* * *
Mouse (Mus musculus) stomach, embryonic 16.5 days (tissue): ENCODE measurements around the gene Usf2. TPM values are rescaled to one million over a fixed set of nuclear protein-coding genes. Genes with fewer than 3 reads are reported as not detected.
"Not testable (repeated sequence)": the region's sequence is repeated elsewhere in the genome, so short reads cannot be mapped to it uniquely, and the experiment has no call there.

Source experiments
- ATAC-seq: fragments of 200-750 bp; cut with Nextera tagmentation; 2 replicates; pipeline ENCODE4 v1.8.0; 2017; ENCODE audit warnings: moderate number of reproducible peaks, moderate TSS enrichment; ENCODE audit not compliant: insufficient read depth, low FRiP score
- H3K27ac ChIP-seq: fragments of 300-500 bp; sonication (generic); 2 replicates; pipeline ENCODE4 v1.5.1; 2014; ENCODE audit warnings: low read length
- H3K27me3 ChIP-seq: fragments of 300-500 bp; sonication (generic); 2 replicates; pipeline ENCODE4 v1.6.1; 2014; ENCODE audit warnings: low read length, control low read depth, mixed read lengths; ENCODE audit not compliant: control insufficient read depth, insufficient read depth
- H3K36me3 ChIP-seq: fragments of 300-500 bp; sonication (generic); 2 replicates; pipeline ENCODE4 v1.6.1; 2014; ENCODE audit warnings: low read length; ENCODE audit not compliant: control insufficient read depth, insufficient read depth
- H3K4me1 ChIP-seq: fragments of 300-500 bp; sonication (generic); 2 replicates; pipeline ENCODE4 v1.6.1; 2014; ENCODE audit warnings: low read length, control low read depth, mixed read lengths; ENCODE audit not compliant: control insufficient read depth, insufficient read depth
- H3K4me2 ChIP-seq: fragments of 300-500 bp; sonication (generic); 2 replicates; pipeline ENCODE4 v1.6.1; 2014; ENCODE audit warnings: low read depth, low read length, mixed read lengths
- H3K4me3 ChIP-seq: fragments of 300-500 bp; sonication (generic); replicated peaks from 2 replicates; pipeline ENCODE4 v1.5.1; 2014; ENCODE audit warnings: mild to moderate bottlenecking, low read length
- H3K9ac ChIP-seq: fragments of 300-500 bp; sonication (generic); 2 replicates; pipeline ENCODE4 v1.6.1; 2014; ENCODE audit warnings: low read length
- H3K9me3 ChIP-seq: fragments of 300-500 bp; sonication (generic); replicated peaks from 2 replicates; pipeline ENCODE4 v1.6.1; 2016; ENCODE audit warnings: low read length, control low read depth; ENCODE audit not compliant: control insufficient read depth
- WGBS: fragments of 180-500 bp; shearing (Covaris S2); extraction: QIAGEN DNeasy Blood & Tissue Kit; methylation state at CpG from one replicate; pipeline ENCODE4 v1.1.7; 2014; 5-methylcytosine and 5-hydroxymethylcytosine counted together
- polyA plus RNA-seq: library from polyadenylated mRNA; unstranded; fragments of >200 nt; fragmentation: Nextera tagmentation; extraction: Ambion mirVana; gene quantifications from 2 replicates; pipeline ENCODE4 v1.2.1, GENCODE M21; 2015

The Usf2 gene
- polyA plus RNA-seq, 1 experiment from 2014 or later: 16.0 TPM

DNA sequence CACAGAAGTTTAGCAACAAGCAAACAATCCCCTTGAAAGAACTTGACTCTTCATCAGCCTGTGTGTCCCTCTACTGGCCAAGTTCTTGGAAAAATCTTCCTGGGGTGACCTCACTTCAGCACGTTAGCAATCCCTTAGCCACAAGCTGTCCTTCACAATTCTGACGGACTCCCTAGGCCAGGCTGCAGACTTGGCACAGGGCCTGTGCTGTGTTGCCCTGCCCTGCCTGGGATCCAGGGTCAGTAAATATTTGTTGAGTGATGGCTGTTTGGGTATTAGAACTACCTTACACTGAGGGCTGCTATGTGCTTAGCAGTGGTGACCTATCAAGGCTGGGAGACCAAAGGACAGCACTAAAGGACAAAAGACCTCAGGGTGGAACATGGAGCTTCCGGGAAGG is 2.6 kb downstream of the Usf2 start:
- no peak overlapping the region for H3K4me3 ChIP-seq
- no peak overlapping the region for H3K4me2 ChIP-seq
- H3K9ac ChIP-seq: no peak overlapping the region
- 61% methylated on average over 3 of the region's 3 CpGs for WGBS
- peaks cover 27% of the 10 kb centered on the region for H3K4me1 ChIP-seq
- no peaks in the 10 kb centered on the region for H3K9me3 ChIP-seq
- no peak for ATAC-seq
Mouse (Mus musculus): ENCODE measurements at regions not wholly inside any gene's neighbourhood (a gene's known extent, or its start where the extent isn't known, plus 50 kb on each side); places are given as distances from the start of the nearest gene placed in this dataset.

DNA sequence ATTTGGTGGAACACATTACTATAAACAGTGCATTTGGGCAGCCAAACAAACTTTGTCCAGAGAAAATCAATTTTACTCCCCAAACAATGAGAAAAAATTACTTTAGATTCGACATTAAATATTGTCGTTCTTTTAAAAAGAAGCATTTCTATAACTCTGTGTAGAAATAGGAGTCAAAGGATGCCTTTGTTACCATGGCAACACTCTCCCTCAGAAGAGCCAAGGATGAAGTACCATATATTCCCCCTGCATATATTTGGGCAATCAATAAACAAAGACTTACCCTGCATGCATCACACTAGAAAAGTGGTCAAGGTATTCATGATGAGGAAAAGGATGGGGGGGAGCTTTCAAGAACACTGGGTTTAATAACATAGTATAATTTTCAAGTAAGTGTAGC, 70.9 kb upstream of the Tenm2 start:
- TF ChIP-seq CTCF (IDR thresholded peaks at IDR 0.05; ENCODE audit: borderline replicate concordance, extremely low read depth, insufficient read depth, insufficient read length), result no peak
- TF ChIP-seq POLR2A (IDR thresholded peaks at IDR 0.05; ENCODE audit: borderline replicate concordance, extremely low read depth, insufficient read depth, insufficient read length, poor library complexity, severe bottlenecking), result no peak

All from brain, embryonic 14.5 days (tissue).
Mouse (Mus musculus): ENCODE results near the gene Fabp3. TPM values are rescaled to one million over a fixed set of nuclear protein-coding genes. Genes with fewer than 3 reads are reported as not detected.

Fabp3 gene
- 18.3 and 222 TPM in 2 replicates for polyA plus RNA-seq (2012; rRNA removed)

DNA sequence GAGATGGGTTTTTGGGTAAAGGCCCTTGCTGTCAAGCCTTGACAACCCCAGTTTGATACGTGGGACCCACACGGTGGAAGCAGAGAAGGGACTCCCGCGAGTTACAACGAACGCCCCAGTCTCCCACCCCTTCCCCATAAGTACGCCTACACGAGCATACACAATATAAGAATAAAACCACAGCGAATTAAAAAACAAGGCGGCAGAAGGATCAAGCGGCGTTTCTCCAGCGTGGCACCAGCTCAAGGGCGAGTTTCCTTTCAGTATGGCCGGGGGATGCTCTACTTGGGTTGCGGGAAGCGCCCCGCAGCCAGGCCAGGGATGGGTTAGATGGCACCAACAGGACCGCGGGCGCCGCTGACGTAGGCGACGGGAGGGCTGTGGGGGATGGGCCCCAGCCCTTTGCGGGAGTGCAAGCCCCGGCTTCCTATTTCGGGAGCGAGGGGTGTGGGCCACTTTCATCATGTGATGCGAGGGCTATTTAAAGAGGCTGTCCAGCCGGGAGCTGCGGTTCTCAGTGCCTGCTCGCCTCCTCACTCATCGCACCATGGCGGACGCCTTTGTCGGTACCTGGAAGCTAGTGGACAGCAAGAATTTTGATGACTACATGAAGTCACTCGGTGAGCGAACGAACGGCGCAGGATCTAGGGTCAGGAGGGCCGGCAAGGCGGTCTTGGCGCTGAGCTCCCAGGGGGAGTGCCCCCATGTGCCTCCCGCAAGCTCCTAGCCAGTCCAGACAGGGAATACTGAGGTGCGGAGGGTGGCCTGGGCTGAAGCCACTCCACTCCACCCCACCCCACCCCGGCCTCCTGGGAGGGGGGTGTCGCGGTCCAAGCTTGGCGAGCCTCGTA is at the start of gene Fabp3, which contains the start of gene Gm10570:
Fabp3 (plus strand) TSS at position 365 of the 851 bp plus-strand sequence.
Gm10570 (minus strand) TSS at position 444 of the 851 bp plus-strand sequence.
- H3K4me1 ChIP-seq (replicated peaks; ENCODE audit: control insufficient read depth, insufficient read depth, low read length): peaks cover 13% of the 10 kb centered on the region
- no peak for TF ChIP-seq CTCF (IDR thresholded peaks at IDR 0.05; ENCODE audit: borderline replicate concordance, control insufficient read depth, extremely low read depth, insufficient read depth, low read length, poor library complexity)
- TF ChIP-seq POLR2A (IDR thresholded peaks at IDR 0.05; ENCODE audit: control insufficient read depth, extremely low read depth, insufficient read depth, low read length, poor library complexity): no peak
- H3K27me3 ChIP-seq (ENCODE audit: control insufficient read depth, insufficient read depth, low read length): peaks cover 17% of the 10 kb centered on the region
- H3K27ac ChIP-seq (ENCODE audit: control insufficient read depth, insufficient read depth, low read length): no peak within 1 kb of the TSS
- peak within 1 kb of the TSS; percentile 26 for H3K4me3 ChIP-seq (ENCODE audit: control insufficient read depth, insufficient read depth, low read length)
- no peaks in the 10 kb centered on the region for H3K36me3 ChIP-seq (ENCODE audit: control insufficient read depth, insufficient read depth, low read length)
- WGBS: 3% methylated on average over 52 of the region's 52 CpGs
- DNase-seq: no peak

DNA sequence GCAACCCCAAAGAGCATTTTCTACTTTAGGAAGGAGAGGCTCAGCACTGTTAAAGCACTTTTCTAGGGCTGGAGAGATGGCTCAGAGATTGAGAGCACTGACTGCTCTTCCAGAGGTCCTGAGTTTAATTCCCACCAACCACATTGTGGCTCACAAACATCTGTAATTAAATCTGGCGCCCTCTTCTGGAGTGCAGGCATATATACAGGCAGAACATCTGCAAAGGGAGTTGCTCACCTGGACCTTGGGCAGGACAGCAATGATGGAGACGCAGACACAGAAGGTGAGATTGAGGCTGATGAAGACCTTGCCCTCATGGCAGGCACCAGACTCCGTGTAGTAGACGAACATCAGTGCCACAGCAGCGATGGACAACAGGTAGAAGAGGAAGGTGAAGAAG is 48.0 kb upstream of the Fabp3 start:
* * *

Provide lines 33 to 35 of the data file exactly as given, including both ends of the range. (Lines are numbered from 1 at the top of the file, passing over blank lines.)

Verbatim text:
DNA sequence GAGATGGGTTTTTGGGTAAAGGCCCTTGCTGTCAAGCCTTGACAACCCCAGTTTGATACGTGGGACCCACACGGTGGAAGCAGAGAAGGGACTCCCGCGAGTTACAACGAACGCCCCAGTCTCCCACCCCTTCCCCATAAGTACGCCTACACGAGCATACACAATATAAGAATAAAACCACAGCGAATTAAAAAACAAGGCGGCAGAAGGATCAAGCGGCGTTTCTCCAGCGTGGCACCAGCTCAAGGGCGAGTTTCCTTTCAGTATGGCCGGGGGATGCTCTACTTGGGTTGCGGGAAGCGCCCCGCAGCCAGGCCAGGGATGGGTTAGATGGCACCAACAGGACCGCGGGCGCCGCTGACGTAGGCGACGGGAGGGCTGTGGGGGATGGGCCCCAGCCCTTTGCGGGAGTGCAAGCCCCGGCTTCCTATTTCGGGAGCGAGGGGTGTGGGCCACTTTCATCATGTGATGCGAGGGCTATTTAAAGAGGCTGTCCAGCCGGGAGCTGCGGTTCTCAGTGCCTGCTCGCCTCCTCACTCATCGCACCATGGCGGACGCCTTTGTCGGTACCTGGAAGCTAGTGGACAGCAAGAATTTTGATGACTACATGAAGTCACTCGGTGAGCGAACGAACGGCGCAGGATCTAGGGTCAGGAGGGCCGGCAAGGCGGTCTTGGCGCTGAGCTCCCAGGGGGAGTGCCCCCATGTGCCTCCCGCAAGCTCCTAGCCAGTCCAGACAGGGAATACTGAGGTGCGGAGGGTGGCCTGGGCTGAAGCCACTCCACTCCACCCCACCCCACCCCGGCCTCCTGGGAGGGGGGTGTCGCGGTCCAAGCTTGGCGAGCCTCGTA is at the start of gene Fabp3, which contains the start of gene Gm10570:
Fabp3 (plus strand) TSS at position 365 of the 851 bp plus-strand sequence.
Gm10570 (minus strand) TSS at position 444 of the 851 bp plus-strand sequence.